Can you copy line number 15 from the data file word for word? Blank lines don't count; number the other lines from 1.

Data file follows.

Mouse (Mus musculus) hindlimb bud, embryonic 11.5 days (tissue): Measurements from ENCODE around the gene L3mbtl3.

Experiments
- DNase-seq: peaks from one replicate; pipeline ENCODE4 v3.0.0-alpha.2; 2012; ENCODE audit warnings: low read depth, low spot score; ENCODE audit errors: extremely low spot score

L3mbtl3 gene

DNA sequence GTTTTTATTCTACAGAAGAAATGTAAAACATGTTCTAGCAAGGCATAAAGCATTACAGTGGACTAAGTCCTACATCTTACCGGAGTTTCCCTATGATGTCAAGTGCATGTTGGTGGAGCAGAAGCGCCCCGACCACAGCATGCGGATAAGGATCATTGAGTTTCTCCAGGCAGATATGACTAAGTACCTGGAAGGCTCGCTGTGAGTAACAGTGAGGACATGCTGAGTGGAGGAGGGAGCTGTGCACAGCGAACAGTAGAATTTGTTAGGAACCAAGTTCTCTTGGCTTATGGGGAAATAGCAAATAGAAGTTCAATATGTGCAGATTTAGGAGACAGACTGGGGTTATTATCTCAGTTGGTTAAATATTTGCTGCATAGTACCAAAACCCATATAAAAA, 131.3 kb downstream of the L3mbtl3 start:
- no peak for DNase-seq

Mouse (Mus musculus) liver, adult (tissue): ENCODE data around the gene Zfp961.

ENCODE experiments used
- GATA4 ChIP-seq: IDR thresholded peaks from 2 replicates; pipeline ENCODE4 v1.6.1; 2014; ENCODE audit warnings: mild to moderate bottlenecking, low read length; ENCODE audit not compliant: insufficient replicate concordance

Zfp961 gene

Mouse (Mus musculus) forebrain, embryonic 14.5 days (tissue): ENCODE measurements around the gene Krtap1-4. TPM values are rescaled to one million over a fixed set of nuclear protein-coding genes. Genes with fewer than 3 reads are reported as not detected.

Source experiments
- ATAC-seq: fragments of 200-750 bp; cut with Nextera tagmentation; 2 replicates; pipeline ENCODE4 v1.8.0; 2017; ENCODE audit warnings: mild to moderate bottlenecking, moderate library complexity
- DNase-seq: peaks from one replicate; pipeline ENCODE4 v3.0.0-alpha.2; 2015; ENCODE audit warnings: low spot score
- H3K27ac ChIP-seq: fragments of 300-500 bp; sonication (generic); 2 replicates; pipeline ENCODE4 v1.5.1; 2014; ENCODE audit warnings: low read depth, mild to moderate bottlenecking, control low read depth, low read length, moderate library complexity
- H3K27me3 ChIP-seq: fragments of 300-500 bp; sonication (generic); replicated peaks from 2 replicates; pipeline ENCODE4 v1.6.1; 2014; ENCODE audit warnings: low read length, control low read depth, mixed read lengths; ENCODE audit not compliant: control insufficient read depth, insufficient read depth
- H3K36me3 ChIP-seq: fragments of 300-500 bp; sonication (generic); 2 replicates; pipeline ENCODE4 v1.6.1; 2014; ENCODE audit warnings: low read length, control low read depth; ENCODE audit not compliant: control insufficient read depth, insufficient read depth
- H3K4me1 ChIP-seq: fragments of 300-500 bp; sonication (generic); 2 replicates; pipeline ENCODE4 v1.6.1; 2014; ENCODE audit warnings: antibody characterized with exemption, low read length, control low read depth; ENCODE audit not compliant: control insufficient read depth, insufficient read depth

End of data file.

- H3K27ac ChIP-seq: fragments of 300-500 bp; sonication (generic); 2 replicates; pipeline ENCODE4 v1.5.1; 2014; ENCODE audit warnings: low read depth, mild to moderate bottlenecking, control low read depth, low read length, moderate library complexity